Referring to FIG. 2A, the phase of the displacer 28 may be varied by moving the anchor pin 38 along a locus formed by a circle of radius b centered at the axis of rotation of the crankshaft 20. Movement of the anchor point 38 along this locus does not change either variable b or r. It does, however, change β in direct proportion to the angular adjustment of the anchor 38.
I have mathematically determined that as β is varied from ##EQU2## the phase angle between the displacer and the piston goes from π/2 to 0.
Additionally, outward radial movement of the anchor point 38 or drawing the band through the anchor point 38 will lower or change the average position of the displacer. Thus, the position of the anchor or the length of the band can be radially adjusted to adjust the average position of the displacer 28.
FIG. 3 illustrates an embodiment of the invention which is quite similar to that of FIG. 1 with the exception that the direction of the forces applied by the band and the spring are interchanged and the spring is grounded to the housing. The spring 39 exerts a bias in the downward direction on the displacer 40 through its center displacer rod 42. The band 44 extends upwardly from its connection point 46 to the central displacer rod 42 and then extends slideably over bearing surfaces 48 and 50, which are the same bearing surfaces utilized in FIG. 1. Thus, in the embodiment of FIG. 3, the band 44 moves the displacer upwardly while the spring 39 urges it downwardly but otherwise the motion and operating characteristics are similar to those of the embodiment of FIG. 1.
FIG. 4 illustrates a Stirling engine in which the piston 60 is linked through a conventional scotch yoke mechanism 62. It is at the slot pin 64 that the bearing surface is formed across which the band 66 slideably extends to connection with an anchor 68 mounted to the housing. This embodiment utilizes a single bearing surface.
In the embodiments of FIGS. 5, 6 and 7 the band extends from the displacer to attachment at the linking means which links the power piston to the rotating shaft. The band extends slideably across two bearing surfaces which are mounted to the housing.
In FIG. 5 the bearing surfaces 80 and 82 are of the type described in connection with the embodiments of FIGS. 1-4.
The embodiment of FIG. 6 is like that of FIG. 5 except that one of the bearing surfaces 100 is a roller having an eccentric shape. The eccentric shape can be used to modify the displacer motion, for example to cause it to more closely approximate perfect sinusoidal motion or to create a dwell.
With the embodiment of FIG. 6 a band which matingly meshes with the eccentric roller 100 should be used in order to maintain the proper phase of the motion modifications. Thus, the mating is important where the motion modifications introduced by the eccentric are to be positioned at a particular angular relationship to the displacer cycle. With this embodiment as well as the other embodiments, the preferred band is a timing belt comprising a rubber based material with fabric or steel reinforcement and formed with cogs or teeth.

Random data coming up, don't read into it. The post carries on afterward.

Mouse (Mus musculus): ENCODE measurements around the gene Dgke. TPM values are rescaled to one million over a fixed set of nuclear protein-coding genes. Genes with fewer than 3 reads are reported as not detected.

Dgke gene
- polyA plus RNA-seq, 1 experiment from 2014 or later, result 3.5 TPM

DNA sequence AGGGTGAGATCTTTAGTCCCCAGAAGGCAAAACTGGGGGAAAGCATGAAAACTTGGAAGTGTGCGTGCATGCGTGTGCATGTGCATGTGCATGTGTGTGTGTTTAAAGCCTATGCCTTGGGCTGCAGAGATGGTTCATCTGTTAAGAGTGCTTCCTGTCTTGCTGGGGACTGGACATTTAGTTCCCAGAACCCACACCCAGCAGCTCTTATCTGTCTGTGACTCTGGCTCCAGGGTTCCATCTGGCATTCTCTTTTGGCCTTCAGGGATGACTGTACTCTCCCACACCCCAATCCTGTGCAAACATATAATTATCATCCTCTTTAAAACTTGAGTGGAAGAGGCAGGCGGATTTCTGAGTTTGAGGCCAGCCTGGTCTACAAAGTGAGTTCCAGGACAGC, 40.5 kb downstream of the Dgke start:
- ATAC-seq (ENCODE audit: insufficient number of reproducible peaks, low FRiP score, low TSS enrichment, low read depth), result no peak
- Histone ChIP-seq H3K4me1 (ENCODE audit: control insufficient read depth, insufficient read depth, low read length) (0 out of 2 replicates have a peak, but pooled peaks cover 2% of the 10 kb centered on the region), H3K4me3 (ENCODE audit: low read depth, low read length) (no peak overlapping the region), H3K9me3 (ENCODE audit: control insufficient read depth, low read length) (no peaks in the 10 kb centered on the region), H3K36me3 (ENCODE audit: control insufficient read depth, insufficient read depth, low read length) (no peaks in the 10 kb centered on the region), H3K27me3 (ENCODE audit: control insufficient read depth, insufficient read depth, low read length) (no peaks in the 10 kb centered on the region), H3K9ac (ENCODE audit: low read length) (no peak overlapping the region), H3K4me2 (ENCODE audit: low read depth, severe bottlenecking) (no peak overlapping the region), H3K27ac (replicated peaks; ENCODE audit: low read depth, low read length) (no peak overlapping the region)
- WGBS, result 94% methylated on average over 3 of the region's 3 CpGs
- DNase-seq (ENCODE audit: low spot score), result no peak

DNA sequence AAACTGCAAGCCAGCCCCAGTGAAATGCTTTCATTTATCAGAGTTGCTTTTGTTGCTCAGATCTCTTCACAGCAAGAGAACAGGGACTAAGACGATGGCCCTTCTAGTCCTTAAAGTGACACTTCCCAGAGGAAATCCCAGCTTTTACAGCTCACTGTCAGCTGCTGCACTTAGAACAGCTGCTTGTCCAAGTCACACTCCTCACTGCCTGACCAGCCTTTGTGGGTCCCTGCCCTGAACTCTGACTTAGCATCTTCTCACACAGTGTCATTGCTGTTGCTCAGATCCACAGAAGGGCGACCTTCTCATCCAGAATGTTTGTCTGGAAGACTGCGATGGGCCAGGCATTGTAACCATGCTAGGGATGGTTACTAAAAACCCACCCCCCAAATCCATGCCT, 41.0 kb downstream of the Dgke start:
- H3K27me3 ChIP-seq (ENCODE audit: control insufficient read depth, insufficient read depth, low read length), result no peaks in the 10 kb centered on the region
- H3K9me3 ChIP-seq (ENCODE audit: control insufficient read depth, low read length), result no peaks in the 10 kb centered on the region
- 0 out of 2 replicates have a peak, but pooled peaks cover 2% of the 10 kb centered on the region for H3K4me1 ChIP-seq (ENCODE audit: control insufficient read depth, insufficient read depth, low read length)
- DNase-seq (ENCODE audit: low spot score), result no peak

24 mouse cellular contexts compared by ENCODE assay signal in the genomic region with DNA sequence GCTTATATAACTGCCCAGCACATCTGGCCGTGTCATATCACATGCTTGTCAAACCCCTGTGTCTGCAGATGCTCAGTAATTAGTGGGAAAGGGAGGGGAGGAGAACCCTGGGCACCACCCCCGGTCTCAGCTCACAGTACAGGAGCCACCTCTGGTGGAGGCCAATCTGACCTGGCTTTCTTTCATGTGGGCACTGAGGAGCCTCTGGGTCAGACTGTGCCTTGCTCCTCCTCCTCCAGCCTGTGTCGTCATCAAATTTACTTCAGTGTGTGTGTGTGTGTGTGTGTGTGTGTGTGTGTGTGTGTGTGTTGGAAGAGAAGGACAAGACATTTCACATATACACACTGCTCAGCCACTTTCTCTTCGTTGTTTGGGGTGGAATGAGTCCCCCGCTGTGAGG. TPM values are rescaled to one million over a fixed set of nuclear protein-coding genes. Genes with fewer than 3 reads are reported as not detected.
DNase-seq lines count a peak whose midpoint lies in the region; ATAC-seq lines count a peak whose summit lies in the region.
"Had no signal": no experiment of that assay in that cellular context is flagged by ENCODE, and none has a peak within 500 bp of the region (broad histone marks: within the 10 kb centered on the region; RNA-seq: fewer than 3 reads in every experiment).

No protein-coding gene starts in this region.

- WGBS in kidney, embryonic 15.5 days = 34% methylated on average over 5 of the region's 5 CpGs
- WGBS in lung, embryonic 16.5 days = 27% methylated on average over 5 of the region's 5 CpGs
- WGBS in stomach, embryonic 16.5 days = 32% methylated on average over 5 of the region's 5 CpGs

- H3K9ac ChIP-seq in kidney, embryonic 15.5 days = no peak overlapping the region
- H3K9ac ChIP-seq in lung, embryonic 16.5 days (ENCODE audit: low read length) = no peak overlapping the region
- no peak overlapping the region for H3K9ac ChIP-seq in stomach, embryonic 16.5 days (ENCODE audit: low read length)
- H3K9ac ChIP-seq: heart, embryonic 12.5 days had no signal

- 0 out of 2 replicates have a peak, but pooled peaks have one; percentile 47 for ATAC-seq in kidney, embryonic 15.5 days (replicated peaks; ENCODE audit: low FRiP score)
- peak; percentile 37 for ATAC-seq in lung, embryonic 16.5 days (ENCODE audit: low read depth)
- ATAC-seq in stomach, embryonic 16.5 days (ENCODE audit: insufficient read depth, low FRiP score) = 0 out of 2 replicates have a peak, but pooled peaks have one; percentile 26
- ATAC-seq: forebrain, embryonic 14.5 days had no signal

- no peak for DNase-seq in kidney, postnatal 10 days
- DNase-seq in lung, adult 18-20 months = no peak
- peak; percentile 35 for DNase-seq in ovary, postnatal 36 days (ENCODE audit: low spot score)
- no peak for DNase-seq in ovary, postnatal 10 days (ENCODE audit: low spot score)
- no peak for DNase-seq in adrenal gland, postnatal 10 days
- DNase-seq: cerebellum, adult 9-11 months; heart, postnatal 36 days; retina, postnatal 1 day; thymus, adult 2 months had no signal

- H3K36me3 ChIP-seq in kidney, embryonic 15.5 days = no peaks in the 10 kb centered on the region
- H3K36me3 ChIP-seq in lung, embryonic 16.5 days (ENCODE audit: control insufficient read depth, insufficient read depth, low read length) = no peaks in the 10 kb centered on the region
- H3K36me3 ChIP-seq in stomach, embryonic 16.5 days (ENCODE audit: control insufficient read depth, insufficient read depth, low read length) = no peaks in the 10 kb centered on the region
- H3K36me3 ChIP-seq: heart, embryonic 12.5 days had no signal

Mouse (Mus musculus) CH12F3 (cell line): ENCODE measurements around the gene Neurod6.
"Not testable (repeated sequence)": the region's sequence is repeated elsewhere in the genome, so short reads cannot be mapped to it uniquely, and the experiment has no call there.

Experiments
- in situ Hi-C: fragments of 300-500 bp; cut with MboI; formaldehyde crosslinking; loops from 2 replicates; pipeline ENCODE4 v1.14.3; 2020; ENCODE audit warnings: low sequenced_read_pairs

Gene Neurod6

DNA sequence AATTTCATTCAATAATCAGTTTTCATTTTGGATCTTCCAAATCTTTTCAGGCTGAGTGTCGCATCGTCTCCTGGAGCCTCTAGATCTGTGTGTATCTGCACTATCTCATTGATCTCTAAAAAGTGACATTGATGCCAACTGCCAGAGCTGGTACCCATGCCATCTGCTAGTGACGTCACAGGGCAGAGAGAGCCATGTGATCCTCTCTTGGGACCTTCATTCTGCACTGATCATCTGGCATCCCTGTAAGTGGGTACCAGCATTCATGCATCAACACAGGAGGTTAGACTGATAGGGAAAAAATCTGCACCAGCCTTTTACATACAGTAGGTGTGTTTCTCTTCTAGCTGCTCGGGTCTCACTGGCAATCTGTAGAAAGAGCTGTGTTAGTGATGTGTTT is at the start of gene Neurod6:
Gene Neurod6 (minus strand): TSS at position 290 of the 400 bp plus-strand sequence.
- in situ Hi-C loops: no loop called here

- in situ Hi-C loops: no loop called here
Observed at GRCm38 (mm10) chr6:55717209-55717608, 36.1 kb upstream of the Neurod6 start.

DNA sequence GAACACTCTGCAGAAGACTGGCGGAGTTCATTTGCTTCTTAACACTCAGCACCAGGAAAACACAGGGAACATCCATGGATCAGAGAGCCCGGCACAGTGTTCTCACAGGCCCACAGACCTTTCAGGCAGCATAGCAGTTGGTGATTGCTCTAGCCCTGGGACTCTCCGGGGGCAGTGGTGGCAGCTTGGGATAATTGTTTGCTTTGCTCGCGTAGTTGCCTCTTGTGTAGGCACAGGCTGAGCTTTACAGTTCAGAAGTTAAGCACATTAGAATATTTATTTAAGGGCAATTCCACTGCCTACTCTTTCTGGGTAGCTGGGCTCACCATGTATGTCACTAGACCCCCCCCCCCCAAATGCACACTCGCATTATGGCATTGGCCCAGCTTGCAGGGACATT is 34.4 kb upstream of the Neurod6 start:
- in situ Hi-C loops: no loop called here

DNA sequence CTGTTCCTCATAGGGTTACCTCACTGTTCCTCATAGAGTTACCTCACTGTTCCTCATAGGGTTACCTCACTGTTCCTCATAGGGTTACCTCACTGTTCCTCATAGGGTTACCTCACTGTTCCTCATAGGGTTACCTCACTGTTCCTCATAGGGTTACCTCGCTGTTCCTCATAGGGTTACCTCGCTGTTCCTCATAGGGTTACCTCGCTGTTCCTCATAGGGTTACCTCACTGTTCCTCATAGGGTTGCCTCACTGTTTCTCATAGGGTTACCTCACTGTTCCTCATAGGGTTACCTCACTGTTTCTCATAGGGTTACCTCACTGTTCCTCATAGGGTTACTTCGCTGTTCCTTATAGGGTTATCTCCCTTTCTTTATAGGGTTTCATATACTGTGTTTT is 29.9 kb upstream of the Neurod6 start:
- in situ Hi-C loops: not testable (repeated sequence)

In the embodiment of FIG. 7, the band 110 is connected to the displacer at its one end 112, slideably extends over the bearing surfaces 114 and 116 which are mounted to the housing of the engine and then is anchored at the crank pin 118. A second band is also used extending between the same points of attachment but along a different path. It extends across an additional pair of bearing surfaces 120 and 122. The second band has an intermediate tension spring 124 and together with the spring serves as a dynamic biasing means for biasing the displacer with a downward force.
In these embodiments of the invention it is not essential that a particular bearing surface or anchor for the band be located at the crank pin. They may be located at any position along the linkage means which joins the rotating crank to the piston. For example, referring to the embodiments of FIG. 1, positioning of the bearing surface closer to the wrist pin 24 would reduce the stroke of the displacer 28.
Similarly extensions can be formed on the linkage means to provide increased stroke.
It should also be noted that any anchor which is mounted to the crankshaft must be rotatably mounted to avoid winding up the band as the crankshaft rotates.
It can therefore be seen that a novel linkage means is disclosed which is capable of being formed in a variety of embodiments without departing from the spirit of the invention.
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|U.S. Classification||60/518, 74/44|
|Cooperative Classification||Y10T74/18208, F02G1/0435, F02G2270/85|
|Dec 19, 1991||AS||Assignment|
Owner name: HOCKING VALLEY BANK OF ATHENS COMPANY, OHIO
Free format text: SECURITY INTEREST;ASSIGNOR:SUNPOWER, INC.;REEL/FRAME:006002/0080
Effective date: 19911205
|Sep 15, 1997||AS||Assignment|
Owner name: HOCKING VALLEY BANK, OHIO
Free format text: RELEASE BY SECURED PARTY;ASSIGNOR:SUNPOWER, INC.;REEL/FRAME:008715/0366
Effective date: 19970715